January 14, 2021
By Lea Nickless, research curator
It all began this past fall while in the midst of a routine task—I was researching biographical information on an artist active in the 1930s, Emigdio Reyes. A watercolor titled Mattecumbe, likely painted while Reyes was working on the Works Progress Administration (WPA) monument honoring the victims of the 1935 Labor Day hurricane in the Florida Keys, was to be included in The New Deal: Art Relief, now on view on the museum's first floor. Reyes' painting, his only piece in the Wolfsonian collection, depicts a worker in repose, juxtaposing the resting laborer with sub-tropical nature. As The Wolfsonian's research curator, I regularly track down information about works to be exhibited, alternating between sussing out the straightforward (identifying artists' birth and death dates) and investigating the arcane and intriguing. On a daily basis, I consult Google, scan genealogical search engines, and pore over online newspapers archives, sometimes making surprising connections.
The hair on my arms stood up when I clicked on a July 4, 1943 Miami News article related to Reyes and read its first sentence, "A one-man watercolor show will open at the Washington Art Studio, in the Washington Storage building." Deeper digging revealed that the show featured paintings of "scenes from Key West" and was so popular that its run was extended for ten days. How was it possible? Seventy-seven years ago, Emigdio Reyes had an exhibition featuring paintings from Key West in the very space in which we were installing Mattecumbe!
Now let's be clear. I've worked for Wolfsonian founder Micky Wolfson for a very long time. I remember our building when it was still the Washington Storage Company and not yet The Wolfsonian. I remember the large-framed, stoic, and slightly intimidating Mr. Mathews (Jim), son of E. Nash Mathews, one of two brothers who built Washington Storage in 1927. I remember Mr. Mathews selling Washington Storage to Micky in 1985. But I never knew about the Washington Art Studio, or Washington Art Galleries, as it was more commonly known—this precursor to the museum as we know it today was a revelation.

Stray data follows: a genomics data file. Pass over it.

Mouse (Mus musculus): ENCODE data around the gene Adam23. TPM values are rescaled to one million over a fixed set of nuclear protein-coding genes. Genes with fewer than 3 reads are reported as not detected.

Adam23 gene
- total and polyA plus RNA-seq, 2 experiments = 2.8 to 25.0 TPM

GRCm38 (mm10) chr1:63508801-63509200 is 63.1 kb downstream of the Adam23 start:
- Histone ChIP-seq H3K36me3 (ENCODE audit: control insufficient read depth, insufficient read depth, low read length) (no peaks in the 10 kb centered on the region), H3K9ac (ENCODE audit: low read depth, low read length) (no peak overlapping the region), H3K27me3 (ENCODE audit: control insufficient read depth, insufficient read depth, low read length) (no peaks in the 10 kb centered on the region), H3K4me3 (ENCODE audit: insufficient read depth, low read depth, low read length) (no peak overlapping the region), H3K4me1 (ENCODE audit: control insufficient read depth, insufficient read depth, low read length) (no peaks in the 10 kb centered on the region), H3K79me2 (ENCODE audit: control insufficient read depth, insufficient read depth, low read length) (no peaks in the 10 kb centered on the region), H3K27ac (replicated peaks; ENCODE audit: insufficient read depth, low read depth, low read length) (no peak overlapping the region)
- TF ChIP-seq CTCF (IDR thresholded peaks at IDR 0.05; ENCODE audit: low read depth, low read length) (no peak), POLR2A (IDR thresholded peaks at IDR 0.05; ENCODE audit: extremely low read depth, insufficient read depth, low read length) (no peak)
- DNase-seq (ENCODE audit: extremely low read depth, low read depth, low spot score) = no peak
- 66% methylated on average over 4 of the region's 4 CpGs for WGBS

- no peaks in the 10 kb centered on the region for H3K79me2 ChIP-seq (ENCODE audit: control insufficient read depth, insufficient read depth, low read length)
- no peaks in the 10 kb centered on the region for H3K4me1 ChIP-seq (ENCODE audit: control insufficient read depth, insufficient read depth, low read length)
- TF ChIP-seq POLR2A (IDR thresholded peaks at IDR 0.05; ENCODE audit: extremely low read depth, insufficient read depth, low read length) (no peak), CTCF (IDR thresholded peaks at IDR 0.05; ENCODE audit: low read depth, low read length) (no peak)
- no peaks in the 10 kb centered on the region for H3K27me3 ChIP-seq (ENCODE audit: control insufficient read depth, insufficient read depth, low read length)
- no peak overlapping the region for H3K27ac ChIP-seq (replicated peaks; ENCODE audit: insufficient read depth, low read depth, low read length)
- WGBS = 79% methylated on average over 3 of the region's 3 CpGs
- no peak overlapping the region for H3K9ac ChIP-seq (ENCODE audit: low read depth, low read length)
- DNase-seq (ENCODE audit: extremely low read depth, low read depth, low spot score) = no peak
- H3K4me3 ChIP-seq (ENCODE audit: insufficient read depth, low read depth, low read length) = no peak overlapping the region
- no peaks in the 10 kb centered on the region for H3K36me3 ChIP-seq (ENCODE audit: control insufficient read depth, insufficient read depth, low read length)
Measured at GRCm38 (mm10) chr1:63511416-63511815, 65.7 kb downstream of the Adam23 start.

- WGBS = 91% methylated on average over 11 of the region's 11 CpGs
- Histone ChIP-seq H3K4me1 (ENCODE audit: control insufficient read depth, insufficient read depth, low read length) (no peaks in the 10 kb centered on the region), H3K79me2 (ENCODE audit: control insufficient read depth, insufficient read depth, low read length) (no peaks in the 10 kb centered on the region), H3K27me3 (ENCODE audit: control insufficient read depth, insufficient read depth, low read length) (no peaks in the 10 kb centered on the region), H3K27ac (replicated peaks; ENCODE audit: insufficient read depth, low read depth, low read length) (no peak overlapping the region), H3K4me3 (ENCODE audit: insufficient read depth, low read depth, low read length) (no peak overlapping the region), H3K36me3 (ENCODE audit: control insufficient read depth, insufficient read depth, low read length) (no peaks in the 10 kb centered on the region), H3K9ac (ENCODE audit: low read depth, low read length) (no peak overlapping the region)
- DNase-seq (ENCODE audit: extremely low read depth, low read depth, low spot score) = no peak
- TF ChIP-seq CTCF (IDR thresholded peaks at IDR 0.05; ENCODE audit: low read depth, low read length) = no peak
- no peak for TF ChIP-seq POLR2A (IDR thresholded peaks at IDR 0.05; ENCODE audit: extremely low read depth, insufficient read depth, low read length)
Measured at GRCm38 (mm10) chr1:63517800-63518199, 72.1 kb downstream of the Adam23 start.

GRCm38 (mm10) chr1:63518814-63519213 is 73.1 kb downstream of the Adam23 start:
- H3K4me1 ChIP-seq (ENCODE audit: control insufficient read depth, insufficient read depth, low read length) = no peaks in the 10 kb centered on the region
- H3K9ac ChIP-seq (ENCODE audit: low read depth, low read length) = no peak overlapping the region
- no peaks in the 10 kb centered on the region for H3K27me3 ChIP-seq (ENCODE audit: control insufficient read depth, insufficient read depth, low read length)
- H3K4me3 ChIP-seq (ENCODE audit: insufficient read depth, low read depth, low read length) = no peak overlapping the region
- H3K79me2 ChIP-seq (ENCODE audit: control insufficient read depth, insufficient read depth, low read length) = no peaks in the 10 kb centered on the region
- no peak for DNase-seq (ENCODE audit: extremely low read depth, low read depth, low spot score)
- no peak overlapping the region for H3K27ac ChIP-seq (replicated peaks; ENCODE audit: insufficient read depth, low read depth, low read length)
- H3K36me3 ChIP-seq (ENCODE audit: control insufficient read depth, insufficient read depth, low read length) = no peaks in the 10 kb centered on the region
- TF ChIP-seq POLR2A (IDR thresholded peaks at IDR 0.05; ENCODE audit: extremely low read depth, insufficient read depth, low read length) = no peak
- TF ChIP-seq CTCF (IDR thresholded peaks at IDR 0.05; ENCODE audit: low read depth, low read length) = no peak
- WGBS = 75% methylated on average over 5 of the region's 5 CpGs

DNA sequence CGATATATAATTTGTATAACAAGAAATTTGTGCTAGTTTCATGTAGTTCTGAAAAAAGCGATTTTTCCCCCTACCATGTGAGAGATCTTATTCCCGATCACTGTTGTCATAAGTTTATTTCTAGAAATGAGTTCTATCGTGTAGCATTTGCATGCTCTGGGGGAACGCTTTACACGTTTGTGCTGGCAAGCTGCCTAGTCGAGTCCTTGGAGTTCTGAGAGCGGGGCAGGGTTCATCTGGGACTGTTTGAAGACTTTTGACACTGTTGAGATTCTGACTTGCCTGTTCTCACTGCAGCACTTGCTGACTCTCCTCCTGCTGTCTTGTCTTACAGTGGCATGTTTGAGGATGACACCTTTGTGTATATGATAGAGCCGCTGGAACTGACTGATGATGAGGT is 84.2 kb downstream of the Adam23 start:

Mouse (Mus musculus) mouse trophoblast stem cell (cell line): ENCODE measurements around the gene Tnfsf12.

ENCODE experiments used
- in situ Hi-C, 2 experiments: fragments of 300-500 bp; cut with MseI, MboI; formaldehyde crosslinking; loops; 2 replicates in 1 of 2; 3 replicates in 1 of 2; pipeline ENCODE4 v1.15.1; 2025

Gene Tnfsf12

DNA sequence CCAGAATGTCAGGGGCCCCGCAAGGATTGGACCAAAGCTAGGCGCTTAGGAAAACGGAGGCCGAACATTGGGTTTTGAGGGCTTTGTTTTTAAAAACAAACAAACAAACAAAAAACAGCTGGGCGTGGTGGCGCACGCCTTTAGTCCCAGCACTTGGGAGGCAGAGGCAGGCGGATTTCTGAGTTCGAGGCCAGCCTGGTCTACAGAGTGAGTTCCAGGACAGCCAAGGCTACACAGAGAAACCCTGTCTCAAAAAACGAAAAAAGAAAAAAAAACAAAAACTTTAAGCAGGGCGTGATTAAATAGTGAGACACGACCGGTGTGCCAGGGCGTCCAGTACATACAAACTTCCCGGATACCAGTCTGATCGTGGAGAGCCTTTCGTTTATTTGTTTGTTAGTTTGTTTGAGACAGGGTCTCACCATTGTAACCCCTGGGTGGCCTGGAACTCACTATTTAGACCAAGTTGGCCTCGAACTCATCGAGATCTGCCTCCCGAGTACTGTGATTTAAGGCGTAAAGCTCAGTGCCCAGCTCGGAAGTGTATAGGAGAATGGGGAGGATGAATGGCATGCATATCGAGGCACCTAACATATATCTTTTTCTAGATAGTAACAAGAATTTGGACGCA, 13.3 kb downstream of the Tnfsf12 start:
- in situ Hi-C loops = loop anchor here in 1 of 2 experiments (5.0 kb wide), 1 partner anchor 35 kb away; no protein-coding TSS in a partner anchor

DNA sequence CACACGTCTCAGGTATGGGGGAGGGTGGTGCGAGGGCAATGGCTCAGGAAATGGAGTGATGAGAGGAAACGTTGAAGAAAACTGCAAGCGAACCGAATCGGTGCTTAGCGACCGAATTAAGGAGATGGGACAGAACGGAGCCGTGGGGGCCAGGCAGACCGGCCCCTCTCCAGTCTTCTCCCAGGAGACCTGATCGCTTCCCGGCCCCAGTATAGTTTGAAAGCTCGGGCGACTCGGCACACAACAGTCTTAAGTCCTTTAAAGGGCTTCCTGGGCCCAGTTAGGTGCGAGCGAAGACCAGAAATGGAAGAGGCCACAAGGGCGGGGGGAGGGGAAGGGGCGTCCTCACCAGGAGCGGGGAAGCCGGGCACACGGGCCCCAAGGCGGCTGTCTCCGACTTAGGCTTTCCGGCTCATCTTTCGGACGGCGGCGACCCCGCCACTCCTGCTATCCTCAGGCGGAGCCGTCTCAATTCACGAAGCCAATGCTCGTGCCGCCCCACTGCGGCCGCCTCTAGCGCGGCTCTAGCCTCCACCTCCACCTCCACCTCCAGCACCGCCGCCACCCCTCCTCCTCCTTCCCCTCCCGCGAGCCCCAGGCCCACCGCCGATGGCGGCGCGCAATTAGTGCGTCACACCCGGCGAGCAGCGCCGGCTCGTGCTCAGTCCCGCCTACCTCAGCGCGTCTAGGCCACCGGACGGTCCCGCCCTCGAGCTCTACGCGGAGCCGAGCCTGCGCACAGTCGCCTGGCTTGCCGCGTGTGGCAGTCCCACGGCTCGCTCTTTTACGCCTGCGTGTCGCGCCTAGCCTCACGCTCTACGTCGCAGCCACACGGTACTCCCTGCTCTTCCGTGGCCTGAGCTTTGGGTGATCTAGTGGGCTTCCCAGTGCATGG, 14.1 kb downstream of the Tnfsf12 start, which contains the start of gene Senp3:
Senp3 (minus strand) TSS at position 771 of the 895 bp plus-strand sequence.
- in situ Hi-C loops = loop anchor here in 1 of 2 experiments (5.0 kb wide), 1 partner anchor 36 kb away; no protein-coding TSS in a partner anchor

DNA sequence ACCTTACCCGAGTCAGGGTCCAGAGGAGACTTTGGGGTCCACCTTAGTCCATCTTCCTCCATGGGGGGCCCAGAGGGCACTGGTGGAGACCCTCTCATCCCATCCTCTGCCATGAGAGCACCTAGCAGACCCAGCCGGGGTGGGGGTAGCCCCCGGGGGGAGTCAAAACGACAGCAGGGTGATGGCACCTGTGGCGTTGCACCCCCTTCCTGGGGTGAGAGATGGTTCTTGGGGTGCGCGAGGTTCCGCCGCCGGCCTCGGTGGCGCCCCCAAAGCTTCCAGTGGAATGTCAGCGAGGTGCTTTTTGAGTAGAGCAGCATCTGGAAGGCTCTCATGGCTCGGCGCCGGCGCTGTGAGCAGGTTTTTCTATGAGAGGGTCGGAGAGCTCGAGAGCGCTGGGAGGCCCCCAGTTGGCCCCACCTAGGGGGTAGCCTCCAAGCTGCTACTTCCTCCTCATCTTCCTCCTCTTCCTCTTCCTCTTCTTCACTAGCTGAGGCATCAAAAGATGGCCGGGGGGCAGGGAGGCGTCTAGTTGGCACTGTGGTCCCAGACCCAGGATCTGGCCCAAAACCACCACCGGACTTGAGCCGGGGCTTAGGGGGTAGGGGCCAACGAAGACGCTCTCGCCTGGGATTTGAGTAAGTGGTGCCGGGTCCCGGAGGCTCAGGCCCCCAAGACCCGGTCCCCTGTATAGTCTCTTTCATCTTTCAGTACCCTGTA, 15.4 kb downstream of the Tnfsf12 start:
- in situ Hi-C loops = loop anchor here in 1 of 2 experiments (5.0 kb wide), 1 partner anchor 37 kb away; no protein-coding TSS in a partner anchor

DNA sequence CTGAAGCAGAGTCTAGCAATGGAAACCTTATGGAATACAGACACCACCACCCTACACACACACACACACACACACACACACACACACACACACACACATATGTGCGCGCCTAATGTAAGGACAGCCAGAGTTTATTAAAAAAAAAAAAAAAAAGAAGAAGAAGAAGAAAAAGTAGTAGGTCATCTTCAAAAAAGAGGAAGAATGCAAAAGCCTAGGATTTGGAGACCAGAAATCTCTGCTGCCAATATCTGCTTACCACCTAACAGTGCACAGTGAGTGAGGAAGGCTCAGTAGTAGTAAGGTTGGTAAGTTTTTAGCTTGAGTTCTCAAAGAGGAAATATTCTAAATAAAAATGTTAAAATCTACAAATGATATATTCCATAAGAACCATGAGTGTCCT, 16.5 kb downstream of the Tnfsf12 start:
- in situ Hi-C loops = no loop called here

Energized by this discovery, I dove back into my research, eager to unearth other connections lost to time. Days went by, and all I wanted to do was hunt down artists, create timelines, and collect digital newspaper clippings—all to better understand and reveal a long-lost narrative. Fueling my drive was the certainty that I would find other hidden associations between The Wolfsonian and the Washington Art Galleries. I was right.
One example, and one of the more sobering connections, was learning that in 1941 a painting by the late Ernest Lawson, Harlem River, was exhibited at the Washington Art Galleries. He was a big deal, a nationally renowned landscape painter who had moved to Coral Gables in the 1930s. In 1939, despairing over his failing health, Lawson took a bus to Miami Beach and walked into the ocean, his body later found floating off the beach at the foot of Lincoln Road. It was unnerving to realize that The Wolfsonian has in its collection Ernest Lawson's death mask, cast in plaster by Miami artist Gustav Bohland. How strange is that?